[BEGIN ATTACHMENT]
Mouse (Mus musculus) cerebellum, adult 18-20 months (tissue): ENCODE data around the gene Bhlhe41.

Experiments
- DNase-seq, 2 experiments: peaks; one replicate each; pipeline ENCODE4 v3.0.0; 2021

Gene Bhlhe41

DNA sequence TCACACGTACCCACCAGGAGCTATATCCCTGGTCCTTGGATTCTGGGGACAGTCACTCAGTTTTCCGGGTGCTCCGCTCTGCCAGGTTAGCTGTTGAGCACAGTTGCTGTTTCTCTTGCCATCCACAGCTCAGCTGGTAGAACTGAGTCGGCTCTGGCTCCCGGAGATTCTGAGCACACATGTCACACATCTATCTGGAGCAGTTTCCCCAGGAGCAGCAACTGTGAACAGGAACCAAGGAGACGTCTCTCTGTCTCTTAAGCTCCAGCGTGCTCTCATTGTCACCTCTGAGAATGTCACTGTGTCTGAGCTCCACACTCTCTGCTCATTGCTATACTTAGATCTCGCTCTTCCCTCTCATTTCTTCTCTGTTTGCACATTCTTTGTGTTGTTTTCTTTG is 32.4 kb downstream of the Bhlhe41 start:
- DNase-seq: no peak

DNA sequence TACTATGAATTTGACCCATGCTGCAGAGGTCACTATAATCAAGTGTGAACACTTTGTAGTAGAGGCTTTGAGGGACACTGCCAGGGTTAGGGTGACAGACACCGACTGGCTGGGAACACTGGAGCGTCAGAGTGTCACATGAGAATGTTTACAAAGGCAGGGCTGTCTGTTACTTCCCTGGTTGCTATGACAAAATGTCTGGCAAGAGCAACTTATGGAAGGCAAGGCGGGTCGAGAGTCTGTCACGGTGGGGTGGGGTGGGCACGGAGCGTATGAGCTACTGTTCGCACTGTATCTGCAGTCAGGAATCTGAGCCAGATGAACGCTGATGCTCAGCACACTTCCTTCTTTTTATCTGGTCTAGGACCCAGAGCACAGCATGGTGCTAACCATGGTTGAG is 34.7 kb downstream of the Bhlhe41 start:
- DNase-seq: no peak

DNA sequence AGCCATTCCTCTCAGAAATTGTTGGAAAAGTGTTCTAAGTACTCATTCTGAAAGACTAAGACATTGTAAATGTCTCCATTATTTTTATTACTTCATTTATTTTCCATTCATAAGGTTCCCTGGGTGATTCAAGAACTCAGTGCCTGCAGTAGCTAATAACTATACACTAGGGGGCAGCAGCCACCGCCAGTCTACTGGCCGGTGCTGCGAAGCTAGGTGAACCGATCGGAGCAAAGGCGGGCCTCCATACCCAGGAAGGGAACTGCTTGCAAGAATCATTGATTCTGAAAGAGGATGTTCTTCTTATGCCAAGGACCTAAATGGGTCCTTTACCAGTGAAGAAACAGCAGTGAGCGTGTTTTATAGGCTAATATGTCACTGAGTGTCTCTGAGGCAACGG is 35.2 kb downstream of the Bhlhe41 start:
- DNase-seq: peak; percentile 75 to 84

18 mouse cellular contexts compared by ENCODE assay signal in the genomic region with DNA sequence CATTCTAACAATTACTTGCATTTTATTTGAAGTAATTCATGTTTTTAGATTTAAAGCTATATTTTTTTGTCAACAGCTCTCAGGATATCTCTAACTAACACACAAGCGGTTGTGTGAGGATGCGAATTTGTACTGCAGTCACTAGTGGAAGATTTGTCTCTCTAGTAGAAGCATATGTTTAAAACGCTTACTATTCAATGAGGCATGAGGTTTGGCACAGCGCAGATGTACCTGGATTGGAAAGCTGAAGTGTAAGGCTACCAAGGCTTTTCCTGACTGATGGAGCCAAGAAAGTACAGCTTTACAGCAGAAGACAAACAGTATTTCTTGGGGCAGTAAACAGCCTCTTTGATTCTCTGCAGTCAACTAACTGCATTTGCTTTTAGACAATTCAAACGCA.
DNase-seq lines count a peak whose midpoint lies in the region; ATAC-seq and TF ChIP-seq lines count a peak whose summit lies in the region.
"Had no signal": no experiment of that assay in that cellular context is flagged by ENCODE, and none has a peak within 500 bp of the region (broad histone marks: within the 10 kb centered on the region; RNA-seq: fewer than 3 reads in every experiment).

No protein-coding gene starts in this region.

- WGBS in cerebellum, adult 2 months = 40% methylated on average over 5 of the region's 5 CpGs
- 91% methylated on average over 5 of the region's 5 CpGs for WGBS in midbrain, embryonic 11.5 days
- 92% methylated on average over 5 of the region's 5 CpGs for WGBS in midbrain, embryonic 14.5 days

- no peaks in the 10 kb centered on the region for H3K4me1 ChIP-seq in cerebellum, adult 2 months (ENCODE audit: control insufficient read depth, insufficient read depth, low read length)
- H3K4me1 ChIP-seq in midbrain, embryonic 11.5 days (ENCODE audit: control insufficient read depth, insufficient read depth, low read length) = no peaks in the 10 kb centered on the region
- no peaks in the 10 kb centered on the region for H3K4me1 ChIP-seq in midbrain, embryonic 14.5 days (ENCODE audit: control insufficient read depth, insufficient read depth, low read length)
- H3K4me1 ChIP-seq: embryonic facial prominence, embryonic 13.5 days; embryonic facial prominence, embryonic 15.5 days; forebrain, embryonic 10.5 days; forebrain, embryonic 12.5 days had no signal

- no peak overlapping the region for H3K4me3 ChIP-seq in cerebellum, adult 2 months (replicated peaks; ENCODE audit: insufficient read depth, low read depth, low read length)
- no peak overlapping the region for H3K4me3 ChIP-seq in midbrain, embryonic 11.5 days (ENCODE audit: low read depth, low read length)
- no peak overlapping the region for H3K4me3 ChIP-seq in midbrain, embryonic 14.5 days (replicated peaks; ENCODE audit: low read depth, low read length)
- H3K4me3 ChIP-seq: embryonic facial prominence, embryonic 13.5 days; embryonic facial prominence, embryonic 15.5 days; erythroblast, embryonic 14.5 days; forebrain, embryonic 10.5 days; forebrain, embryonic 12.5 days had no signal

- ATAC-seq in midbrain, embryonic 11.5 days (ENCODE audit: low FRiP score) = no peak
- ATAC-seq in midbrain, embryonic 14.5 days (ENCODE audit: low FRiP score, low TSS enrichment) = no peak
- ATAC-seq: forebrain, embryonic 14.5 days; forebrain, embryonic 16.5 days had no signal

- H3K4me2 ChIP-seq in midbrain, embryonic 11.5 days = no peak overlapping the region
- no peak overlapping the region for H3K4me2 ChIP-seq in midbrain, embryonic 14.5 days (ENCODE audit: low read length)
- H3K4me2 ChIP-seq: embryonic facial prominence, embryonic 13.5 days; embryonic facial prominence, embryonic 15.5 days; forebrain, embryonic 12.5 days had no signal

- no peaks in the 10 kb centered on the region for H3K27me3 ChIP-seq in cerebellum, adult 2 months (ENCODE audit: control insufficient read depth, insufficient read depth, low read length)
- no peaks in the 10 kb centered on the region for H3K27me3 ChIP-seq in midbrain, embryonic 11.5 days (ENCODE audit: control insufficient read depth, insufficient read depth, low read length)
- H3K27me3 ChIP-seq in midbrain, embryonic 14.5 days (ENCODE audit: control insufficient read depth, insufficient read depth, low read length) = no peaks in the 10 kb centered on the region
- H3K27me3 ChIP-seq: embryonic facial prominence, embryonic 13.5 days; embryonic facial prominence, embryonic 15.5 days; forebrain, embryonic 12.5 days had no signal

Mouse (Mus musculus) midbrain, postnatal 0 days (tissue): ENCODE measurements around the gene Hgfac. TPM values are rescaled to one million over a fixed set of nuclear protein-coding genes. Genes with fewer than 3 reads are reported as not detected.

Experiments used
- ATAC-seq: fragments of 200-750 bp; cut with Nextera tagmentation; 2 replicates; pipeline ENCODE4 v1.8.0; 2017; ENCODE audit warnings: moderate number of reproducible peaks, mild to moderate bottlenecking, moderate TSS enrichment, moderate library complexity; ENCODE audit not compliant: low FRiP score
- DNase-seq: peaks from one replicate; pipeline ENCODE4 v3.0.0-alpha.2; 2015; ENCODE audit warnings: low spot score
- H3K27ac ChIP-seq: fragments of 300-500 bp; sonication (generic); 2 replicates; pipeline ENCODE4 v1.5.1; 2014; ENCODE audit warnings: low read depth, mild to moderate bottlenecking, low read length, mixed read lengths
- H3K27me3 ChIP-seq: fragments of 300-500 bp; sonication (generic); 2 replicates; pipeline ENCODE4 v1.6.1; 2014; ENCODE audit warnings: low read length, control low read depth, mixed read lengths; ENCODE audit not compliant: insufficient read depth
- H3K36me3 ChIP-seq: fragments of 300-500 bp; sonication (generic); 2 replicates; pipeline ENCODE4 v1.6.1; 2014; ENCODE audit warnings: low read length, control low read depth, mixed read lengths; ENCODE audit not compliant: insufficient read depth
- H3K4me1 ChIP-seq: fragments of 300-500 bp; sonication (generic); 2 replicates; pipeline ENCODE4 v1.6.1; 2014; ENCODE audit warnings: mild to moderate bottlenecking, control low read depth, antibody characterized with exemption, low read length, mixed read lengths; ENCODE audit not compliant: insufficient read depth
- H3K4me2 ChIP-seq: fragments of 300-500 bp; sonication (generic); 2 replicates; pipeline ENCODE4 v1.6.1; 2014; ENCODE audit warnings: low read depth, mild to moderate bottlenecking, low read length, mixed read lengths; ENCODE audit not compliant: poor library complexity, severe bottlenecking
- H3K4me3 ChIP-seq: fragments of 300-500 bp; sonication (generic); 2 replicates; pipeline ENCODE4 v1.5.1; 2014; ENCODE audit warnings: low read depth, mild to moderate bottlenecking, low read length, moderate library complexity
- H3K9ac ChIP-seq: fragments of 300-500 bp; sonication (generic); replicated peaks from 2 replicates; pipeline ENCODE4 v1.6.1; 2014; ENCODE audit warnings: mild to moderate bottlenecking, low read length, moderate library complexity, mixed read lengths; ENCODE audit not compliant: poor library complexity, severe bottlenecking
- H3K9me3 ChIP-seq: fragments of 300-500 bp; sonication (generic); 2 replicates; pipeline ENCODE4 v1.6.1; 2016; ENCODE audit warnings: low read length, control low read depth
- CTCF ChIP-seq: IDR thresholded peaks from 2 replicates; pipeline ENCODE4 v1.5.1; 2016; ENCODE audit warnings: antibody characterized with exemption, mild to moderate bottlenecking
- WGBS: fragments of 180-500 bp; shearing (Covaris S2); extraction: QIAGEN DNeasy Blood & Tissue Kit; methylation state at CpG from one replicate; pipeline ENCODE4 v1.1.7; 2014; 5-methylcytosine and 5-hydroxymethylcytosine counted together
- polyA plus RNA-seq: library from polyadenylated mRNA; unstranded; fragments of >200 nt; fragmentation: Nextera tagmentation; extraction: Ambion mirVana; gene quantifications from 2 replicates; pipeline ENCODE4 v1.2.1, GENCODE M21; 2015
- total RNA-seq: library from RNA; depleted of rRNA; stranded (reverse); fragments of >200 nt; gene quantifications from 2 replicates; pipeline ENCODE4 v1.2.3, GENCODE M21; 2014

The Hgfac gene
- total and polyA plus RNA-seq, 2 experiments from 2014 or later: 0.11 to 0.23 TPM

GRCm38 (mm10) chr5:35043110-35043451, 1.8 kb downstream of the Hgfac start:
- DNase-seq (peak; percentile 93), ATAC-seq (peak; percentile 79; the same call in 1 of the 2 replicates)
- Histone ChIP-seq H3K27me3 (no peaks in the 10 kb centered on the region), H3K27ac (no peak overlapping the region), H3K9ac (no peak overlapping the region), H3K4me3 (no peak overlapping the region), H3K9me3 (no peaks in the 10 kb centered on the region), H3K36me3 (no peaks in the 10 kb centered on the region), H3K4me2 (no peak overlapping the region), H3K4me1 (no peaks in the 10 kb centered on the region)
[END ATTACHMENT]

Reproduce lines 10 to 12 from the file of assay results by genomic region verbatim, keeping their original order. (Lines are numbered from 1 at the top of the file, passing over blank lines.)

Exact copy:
- DNase-seq: peak; percentile 75 to 84

18 mouse cellular contexts compared by ENCODE assay signal in the genomic region with DNA sequence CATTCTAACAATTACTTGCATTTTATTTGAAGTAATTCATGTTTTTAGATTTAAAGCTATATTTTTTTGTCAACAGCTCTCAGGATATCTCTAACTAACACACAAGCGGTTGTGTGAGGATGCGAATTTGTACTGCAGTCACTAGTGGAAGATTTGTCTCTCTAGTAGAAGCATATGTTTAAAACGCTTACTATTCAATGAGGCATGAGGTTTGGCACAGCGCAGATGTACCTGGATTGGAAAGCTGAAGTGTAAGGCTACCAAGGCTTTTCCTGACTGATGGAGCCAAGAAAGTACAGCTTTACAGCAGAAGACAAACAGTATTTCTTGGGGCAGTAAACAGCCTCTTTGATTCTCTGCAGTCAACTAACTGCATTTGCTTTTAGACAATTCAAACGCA.
DNase-seq lines count a peak whose midpoint lies in the region; ATAC-seq and TF ChIP-seq lines count a peak whose summit lies in the region.